17. Ingrowth of osteochondral grafts under the influence of growth factors: 6-month results of an animal study

    Microsoft Academic Search

    Christian H. Siebert; Ulrich Schneider; Sasa Sopka; Ture Wahner; Oliver Miltner; Christopher Niedhart

    2006-01-01

    Introduction: In the age of growth factors and gene therapy, the induction of cartilage healing remains an unsolved problem. Even in autologous grafting, one of the preferred methods of treatment for focal osteochondral lesions, chondral integration remains difficult. This study aims to define a possible positive influence of growth factor augmentation on the ingrowth of these transplants. Materials and methods:

  18. Advancements in Orthopedic Intervention: Retrograde Drilling and Bone Grafting of Osteochondral Lesions of the Knee Using Magnetic Resonance Imaging Guidance

    SciTech Connect

    Seebauer, Christian J., E-mail: christian.seebauer@charite.d [Charite - Universitaetsmedizin Berlin, Center for Musculoskeletal Surgery (Germany); Bail, Hermann J., E-mail: hermann-josef.bail@klinikum-nuernberg.d [Clinic Nuremberg, Department of Trauma and Orthopedic Surgery (Germany); Rump, Jens C., E-mail: jens.rump@charite.de; Walter, Thula, E-mail: thula.walter@hotmail.com; Teichgraeber, Ulf K. M., E-mail: ulf.teichgraeber@charite.d [Charite - Universitaetsmedizin Berlin, Department of Radiology (Germany)

    2010-12-15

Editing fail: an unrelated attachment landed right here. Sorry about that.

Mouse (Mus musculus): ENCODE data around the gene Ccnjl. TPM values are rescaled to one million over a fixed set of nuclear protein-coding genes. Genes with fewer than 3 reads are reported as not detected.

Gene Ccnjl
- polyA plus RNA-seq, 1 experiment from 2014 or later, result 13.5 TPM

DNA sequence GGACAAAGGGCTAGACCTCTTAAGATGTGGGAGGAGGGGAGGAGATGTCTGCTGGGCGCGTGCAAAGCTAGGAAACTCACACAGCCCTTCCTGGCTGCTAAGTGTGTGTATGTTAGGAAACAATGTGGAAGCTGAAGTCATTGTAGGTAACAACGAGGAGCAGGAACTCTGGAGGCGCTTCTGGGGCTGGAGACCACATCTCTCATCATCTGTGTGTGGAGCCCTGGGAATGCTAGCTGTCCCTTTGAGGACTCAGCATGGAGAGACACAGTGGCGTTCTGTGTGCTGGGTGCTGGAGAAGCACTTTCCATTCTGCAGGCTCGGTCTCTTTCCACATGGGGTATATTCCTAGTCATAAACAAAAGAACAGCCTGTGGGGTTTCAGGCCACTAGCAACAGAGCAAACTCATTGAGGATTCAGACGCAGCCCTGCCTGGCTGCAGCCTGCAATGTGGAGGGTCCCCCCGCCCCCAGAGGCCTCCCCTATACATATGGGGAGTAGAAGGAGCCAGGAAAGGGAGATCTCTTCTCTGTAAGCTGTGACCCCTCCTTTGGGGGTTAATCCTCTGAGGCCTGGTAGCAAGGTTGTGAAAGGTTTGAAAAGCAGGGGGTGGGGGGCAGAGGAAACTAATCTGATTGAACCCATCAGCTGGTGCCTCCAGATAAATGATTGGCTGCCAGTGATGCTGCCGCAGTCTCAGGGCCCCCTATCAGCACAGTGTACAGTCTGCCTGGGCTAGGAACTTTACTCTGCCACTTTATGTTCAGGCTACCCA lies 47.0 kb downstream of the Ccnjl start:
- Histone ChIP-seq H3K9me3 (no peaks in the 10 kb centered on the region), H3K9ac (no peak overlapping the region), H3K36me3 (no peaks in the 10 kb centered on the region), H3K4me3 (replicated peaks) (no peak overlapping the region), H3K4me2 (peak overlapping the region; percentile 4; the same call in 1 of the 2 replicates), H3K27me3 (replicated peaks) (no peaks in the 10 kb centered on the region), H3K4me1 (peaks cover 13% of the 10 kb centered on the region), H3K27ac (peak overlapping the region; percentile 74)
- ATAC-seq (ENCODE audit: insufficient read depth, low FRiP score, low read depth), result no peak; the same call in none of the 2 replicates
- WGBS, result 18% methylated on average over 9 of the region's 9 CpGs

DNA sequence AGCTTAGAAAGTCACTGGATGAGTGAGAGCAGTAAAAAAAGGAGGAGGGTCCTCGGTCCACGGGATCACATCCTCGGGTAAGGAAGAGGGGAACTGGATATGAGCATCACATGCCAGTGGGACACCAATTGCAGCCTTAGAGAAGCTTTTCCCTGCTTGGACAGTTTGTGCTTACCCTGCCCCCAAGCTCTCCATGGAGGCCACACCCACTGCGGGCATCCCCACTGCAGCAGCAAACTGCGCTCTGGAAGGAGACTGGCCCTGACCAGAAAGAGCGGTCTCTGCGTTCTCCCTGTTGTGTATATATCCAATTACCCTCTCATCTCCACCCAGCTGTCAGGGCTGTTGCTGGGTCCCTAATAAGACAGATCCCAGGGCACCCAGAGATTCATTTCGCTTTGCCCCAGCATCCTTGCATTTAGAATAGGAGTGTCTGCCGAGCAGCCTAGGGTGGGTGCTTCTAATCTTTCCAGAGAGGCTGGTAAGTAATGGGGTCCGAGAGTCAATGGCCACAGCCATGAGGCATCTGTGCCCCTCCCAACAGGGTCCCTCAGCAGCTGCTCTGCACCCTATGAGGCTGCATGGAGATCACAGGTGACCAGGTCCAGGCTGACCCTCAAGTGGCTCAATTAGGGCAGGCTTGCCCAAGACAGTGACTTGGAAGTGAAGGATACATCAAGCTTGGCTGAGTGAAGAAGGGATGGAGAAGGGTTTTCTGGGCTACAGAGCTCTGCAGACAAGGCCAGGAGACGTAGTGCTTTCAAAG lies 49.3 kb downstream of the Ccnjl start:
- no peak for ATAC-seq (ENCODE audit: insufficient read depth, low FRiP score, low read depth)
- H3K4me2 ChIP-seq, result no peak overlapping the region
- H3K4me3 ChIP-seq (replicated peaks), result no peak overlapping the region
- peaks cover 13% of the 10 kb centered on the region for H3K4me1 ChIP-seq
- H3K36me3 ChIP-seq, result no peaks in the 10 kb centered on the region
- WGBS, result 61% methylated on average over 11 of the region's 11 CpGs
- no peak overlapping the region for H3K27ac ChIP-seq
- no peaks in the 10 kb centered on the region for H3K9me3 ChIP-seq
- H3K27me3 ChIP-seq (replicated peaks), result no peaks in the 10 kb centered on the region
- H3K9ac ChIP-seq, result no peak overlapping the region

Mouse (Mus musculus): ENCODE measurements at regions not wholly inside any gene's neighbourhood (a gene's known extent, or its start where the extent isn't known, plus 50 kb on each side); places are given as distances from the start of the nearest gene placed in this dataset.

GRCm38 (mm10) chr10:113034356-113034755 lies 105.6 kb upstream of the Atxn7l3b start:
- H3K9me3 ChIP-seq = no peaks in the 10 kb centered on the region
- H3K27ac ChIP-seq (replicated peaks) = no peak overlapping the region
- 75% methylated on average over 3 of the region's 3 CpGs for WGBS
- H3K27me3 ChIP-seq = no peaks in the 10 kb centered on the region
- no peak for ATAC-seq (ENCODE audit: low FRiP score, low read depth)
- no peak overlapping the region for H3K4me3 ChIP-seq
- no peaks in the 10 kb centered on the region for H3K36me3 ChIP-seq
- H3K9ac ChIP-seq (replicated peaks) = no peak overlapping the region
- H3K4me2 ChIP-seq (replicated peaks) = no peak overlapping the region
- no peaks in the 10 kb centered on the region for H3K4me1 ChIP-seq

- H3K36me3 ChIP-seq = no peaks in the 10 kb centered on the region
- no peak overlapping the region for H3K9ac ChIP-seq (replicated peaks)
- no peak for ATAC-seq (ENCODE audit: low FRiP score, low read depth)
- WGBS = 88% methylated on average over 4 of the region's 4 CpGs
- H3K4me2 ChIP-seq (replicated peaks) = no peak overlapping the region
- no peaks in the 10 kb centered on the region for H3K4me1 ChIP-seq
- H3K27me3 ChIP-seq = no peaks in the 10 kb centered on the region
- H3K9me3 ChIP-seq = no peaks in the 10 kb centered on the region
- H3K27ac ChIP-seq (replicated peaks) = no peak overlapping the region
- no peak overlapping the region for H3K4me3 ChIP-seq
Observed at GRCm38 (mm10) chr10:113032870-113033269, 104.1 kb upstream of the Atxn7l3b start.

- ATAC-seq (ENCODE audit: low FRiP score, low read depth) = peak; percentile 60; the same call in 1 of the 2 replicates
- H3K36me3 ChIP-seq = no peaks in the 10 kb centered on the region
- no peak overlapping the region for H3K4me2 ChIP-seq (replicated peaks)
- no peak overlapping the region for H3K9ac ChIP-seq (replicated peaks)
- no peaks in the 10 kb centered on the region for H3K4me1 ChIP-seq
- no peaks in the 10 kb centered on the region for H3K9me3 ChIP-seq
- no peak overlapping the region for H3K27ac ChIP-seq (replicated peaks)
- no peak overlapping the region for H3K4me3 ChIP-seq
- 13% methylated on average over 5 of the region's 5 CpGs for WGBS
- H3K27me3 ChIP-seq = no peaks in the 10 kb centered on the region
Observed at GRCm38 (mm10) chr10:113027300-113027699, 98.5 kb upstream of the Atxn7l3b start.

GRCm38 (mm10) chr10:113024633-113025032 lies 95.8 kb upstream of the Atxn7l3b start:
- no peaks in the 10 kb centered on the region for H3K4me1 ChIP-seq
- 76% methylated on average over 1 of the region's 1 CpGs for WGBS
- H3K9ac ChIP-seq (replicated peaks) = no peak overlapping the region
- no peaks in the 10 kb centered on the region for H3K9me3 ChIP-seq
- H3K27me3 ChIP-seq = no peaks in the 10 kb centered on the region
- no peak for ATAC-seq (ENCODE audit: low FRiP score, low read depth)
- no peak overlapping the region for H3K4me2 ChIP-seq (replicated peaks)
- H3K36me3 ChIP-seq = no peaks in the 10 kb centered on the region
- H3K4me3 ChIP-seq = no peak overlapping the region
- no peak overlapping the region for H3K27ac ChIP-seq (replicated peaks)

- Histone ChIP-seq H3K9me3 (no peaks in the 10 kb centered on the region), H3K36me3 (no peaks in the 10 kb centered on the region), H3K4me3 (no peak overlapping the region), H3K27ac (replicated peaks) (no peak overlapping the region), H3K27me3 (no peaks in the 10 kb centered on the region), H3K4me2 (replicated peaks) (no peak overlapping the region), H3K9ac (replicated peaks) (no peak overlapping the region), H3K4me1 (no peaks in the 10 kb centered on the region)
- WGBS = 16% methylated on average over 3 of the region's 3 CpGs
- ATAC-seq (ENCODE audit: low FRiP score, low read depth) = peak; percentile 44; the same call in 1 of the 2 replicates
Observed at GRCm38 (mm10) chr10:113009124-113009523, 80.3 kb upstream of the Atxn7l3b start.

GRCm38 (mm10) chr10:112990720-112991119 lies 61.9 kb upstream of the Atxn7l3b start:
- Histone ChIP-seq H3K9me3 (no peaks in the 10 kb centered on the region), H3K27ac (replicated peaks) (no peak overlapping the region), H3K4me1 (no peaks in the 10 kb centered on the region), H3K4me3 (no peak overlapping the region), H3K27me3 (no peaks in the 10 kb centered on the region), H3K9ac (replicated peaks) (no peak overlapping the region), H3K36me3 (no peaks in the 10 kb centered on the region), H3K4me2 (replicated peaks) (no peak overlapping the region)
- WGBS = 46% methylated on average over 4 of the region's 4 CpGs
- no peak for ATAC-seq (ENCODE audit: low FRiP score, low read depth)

Computer-assisted surgery is currently a novel challenge for surgeons and interventional radiologists. Magnetic resonance imaging (MRI)-guided procedures are still evolving. In this experimental study, we describe and assess an innovative passive-navigation method for MRI-guided treatment of osteochondritis dissecans of the knee. A navigation principle using a passive-navigation device was evaluated in six cadaveric knee joint specimens for potential applicability in retrograde drilling and bone grafting of osteochondral lesions using MRI guidance. Feasibility and accuracy were evaluated in an open MRI scanner (1.0 T Philips Panorama HFO MRI System). Interactive MRI navigation allowed precise drilling and bone grafting of osteochondral lesions of the knee. All lesions were hit with an accuracy of 1.86 mm in the coronal plane and 1.4 mm the sagittal plane. Targeting of all lesions was possible with a single drilling. MRI allowed excellent assessment of correct positioning of the cancellous bone cylinder during bone grafting. The navigation device and anatomic structures could be clearly identified and distinguished throughout the entire drilling procedure. MRI-assisted navigation method using a passive navigation device is feasible for the treatment of osteochondral lesions of the knee under MRI guidance and allows precise and safe drilling without exposure to ionizing radiation. This method may be a viable alternative to other navigation principles, especially for pediatric and adolescent patients. This MRI-navigated method is also potentially applicable in many other MRI-guided interventions.